Publisher policies

The editors-in-chief of Nature and Science told Nature’s news team that ChatGPT doesn’t meet the standard for authorship. “An attribution of authorship carries with it accountability for the work, which cannot be effectively applied to LLMs,” says Magdalena Skipper, editor-in-chief of Nature in London. Authors using LLMs in any way while developing a paper should document their use in the methods or acknowledgements sections, if appropriate, she says.

“We would not allow AI to be listed as an author on a paper we published, and use of AI-generated text without proper citation could be considered plagiarism,” says Holden Thorp, editor-in-chief of the Science family of journals in Washington DC.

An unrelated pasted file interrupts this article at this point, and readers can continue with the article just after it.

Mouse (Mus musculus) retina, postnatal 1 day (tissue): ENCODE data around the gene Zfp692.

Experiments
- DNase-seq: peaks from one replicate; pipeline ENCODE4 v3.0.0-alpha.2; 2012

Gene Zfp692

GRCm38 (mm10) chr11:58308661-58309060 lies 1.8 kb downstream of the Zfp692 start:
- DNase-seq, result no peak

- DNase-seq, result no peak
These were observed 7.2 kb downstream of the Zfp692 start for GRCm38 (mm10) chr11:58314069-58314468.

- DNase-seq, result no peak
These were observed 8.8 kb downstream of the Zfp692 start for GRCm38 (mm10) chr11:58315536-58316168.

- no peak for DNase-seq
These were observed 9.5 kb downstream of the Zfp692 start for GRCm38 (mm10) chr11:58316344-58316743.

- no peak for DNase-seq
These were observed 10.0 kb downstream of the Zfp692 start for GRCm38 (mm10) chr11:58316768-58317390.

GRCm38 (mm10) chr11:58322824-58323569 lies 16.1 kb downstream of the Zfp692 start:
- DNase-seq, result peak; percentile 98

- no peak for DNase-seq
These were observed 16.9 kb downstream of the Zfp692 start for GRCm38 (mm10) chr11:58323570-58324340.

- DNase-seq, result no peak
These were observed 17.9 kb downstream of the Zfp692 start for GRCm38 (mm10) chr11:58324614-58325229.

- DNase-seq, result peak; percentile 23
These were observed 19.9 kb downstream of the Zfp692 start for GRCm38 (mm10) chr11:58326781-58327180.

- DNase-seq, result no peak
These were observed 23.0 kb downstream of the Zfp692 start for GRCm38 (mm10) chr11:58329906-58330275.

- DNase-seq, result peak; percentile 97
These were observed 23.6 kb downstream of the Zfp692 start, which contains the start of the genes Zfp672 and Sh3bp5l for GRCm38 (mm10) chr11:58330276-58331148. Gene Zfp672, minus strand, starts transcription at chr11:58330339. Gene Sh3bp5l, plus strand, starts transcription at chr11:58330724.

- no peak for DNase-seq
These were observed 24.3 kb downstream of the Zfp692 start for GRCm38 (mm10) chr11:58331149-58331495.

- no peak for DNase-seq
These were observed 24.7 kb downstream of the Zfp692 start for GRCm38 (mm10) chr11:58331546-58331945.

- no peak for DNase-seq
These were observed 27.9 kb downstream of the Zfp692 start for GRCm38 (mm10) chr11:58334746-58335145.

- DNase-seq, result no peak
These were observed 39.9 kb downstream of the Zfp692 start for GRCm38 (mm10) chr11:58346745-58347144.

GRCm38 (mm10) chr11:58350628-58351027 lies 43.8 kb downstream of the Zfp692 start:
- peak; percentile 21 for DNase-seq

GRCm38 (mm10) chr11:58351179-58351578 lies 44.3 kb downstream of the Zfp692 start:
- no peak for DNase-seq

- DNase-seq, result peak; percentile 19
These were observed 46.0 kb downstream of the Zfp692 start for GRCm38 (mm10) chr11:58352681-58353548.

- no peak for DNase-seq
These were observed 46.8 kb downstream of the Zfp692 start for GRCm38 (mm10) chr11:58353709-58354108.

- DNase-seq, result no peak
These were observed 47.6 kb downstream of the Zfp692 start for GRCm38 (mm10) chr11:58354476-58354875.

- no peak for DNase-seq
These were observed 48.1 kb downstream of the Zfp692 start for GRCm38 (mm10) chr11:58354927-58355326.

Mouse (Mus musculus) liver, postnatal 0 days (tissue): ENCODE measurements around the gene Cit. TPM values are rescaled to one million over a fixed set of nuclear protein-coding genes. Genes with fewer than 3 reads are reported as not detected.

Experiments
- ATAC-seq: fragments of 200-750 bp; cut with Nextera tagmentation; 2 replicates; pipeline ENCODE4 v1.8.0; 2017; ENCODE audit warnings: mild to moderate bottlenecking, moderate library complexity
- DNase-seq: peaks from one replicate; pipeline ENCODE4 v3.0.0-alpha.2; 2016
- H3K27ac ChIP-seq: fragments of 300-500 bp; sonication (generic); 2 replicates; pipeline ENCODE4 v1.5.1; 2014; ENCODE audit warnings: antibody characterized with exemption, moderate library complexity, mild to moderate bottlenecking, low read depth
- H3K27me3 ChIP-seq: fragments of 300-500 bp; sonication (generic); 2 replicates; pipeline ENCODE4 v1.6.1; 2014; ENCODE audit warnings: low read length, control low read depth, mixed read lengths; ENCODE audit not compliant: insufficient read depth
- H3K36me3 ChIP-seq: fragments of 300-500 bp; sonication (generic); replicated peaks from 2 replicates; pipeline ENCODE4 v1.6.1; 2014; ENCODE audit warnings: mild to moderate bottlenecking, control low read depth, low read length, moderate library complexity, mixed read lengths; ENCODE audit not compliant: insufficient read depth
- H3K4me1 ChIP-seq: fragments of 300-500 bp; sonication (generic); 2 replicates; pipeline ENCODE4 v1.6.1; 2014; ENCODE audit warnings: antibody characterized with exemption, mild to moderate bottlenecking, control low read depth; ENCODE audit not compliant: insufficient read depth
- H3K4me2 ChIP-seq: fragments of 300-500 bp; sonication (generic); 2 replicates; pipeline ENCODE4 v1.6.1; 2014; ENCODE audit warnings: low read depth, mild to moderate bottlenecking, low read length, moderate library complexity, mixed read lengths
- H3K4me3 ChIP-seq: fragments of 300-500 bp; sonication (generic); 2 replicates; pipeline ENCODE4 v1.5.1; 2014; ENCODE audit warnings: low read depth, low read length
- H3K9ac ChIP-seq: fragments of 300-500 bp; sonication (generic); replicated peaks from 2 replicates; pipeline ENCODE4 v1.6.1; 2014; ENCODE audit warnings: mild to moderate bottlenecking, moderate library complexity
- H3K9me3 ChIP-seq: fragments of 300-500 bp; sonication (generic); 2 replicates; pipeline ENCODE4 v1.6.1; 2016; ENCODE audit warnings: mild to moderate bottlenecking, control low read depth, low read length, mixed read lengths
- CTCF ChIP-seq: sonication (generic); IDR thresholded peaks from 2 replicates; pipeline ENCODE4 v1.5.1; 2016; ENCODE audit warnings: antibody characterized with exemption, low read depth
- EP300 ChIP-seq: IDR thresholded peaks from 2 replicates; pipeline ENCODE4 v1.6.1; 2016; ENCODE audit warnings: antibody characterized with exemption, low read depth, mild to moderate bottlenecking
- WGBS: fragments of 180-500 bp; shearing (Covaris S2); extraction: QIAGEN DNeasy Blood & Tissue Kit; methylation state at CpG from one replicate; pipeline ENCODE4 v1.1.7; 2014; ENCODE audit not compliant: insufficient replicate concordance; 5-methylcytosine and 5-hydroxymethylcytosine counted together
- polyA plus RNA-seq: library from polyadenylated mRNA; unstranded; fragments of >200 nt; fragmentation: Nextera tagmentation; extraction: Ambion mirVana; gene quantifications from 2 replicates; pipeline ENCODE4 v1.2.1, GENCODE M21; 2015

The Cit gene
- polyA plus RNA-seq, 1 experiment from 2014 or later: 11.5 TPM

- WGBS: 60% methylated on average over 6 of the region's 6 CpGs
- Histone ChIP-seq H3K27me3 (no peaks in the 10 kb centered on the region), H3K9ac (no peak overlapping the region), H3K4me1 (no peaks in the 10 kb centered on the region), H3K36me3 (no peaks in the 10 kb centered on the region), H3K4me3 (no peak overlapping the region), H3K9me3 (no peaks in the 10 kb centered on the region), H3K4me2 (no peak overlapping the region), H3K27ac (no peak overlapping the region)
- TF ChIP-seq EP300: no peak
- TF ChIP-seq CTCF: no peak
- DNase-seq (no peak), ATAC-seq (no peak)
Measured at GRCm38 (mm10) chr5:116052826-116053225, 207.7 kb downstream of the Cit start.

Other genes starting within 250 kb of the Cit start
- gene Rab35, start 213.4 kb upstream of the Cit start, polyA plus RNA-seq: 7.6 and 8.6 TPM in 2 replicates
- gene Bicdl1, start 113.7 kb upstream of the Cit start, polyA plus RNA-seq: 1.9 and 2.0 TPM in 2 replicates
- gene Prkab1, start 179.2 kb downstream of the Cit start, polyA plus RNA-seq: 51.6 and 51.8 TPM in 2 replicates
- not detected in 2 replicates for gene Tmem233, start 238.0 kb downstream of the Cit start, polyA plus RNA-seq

The publisher Taylor & Francis in London is reviewing its policy, says director of publishing ethics and integrity Sabina Alam. She agrees that authors are responsible for the validity and integrity of their work, and should cite any use of LLMs in the acknowledgements section. Taylor & Francis hasn’t yet received any submissions that credit ChatGPT as a co-author.

The board of the physical-sciences preprint server arXiv has had internal discussions and is beginning to converge on an approach to the use of generative AIs, says scientific director Steinn Sigurdsson, an astronomer at Pennsylvania State University in University Park. He agrees that a software tool cannot be an author of a submission, in part because it cannot consent to terms of use and the right to distribute content. Sigurdsson isn’t aware of any arXiv preprints that list ChatGPT as a co-author, and says guidance for authors is coming soon.